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Pippa Small x Turquoise Mountain

18 Aug
Last week, I popped over to Notting Hill to meet anthropologist turned jewellery designer Pippa Small. For those who don’t know of Pippa’s eclectic and bohemian collections, her socially conscious pieces are more than just pretty jewellery. Each piece tells a story and as they are inspired by different cultures, they make for an unique form of self-expression. Scratch beneath the surface though, and you will see what makes her so inspirational. Her jewellery business evolved as she began to work on craft initiatives with indigenous communities, researching and preserving their traditional designs to create unique pieces to cherish whilst working with the communities to provide income and self-sufficiency. 

Pippa has recently collaborated with Turquoise Mountain, an organisation which aims to regenerate the artisan and historical areas within Afghanistan to “create jobs, skills and a renewed sense of national identity”. The work of Turquoise Mountain has transformed an area where both heroin addiction and unemployment are rife, by employing and training 400 local men, they have worked together to change their lives, and those of future generations, forever. Pippa has set up a workshop for eight men to create her stunning collection, which draws upon traditional Afghan design and materials as it’s inspiration. The collection uses gems and precious materials such as Lapis Lazuli which is mined from nearby Badakshan and Kunzite from Azajib alongside natural dyed woven silks. The collection is inspired by the beauty of Afghanistan and has an underlying theme of love, my favourite piece is a pendant necklace with a love poem inscribed on it. The collection also features tribal pendants, smooth, eye-catching lapis pebbles, delicate rings, emerald chunks and dangling chains. 

The collection is available to buy at Pippa Small’s online boutique and in her Notting Hill boutique

H&M’s Conscious Collection

8 Feb

Sustainability and fashion haven’t always gone hand in hand, especially at the lower end of the high-street. In the past, retailers have almost justified using dodgy production practices by the lower price points as an excuse, I mean that £8 Primark dress could never be produced in a nice clean environment with workers working fair hours for a decent pay right?! It’s a vicious circle of consumers demanding more reasonably priced fashion and retailers resorting to increasingly unethical manufacturing practises to produce clothing as cheaply as possible. I’m not going to pretend that I’ve never shopped in Primark and that I only buy from ethical sources. But I am becoming more and more aware of where and how my clothing is bought, like most of you. Slowly, brands have began to wise up to that and grow a conscience. For example, Topshop have been using fairtrade and organic cotton for years now and brands like People Tree solely producing ethical clothing.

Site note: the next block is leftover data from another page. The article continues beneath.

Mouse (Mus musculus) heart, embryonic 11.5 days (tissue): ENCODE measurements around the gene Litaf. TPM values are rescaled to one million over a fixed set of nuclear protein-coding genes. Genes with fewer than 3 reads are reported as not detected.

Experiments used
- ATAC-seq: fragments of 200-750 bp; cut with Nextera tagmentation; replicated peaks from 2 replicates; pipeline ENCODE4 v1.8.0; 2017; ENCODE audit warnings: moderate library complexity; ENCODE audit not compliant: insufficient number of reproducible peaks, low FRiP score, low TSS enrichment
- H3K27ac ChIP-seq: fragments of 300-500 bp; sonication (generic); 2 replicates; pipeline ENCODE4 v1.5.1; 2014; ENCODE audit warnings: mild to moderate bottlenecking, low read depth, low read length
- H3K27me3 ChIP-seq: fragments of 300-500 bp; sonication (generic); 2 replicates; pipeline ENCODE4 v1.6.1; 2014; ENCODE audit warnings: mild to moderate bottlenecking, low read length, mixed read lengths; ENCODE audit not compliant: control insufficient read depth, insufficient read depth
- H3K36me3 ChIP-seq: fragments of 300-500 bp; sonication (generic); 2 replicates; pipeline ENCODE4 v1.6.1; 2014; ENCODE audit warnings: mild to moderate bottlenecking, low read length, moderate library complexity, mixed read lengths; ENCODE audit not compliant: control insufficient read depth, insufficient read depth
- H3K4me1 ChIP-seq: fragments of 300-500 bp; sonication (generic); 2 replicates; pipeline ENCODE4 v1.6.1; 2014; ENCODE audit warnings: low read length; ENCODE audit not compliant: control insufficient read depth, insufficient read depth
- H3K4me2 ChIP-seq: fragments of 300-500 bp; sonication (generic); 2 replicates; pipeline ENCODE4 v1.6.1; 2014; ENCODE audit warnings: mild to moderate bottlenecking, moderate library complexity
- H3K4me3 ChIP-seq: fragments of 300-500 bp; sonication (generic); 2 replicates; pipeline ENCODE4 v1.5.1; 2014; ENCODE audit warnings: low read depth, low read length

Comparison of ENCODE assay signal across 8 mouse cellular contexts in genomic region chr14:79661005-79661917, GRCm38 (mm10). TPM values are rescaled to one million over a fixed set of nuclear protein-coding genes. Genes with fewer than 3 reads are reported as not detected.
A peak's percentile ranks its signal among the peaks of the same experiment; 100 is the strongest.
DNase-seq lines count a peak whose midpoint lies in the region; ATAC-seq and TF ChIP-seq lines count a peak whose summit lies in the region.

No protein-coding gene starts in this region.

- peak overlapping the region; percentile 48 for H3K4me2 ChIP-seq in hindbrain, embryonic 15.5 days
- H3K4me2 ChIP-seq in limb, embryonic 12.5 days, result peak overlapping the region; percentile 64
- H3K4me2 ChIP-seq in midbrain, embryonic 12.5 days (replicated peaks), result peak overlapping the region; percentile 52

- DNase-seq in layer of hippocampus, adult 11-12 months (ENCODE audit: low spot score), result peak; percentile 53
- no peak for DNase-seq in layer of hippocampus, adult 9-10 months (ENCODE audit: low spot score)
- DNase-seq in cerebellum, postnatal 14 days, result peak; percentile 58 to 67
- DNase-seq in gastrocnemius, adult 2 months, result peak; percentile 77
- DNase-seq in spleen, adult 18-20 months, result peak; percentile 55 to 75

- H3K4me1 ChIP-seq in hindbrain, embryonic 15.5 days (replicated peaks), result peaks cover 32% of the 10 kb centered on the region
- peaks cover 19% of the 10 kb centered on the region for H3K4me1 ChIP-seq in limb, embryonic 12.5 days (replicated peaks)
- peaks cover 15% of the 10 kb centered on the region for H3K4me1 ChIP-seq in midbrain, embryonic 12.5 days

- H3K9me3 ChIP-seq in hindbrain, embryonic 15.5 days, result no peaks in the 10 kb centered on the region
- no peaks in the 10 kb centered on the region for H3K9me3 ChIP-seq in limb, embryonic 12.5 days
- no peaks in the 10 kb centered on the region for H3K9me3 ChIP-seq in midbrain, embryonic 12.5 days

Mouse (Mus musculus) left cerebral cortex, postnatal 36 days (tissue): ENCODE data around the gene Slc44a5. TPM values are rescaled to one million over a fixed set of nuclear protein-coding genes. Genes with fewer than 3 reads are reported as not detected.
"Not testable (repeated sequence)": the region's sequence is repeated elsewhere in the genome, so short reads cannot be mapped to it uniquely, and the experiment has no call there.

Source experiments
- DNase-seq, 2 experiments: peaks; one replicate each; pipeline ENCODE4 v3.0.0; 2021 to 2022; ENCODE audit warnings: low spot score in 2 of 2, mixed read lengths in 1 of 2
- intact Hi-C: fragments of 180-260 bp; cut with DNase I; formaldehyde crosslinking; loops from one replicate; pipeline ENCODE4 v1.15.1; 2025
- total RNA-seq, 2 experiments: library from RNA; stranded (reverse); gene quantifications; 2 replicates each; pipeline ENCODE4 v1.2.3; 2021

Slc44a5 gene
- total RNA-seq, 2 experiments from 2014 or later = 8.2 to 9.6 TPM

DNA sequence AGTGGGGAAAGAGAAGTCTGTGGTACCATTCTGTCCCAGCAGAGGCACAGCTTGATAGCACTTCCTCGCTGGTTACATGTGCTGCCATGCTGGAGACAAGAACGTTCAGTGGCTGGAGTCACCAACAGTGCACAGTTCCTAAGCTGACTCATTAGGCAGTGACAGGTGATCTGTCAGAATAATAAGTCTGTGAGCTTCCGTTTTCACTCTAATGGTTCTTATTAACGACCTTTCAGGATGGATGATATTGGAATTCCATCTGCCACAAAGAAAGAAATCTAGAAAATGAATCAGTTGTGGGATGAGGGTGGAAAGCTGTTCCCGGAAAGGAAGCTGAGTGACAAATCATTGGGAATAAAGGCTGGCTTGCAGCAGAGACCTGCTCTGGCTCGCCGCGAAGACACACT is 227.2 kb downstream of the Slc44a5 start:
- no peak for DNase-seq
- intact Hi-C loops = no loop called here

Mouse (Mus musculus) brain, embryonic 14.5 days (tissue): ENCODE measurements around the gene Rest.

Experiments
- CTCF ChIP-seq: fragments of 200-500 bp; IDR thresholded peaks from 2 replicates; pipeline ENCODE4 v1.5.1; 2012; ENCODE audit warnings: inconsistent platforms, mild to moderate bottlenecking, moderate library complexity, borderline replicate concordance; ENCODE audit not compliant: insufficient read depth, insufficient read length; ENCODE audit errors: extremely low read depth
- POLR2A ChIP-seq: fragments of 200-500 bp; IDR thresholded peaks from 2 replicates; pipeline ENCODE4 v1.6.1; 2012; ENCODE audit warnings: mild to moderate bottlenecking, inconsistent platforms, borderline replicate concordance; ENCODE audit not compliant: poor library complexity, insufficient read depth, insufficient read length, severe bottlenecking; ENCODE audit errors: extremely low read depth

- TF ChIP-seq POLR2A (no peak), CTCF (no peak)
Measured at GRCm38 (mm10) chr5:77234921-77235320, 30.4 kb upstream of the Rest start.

Until now though, the lower end of the high-street has really struggled to keep up, especially maintaining their low price points whilst the price of raw cotton continues to rise. H&M’s new Conscious Collection is set to raise the bar for other retailers to re-evaluate their social conscience and show that you can create a green, environmentally friendly AND affordable range. The range caters for men, woman and kids with organic cotton, Tencel and recycled polyester in a white hot minimalist yet romantic collection featuring lace, broderie anglaise and draping. 

“It’s not just about organic cotton any more, the possibilities for creating a complete fashion statement with eco smarter materials are huge now. By designing recurring Conscious Collections we have the opportunity to show in a variety of ways what’s possible using more sustainable fabrics,” says Ann-Sofie Johansson, H&M Head of design. 

Emma Watson for Alberta Ferretti

16 Nov
Now that Emma Waston has put Harry Potter firmly behind her, she’s free to pursue her other interests. Fashion is definitely up there on her list of ‘things to do’. Unsurprising as she’s been the world’s fashion darling for a number of years now. She’s had a career that most models would kill for, with editorials for the likes of Harper’s Bazaar, Vogue Italia, Interview, Vanity Fair and Elle as well as the current issue of Vogue UK. Not to mention she’s been one of the faces of Burberry alongside established models Rosie Huntington-Whitely and Lily Donaldson since Autumn/Winter 2009, aged just 19. She’s set her sights slightly higher than being a (very well paid) clothes horse though. Before she worked with Burberry, she went on record as saying “I’m really not interested in doing it for my own ego. I’m not a designer. If someone asked me to do something that was beneficial to a cause, then maybe I’d consider it”. 

This year saw the launch of her collection with fairtrade brand People Tree. She’s said that her aim was to highlight “humanitarian issues surrounding fast fashion”. She’s stepping up her fashion credentials even more with the announcement this week that she’s partnering with Alberta Ferretti. Details are pretty thin on the ground but the range is organic and it’s said to be a very classic line, with 60s icon Jane Birkin as their muse. The range is coming out just after Christmas so watch this space!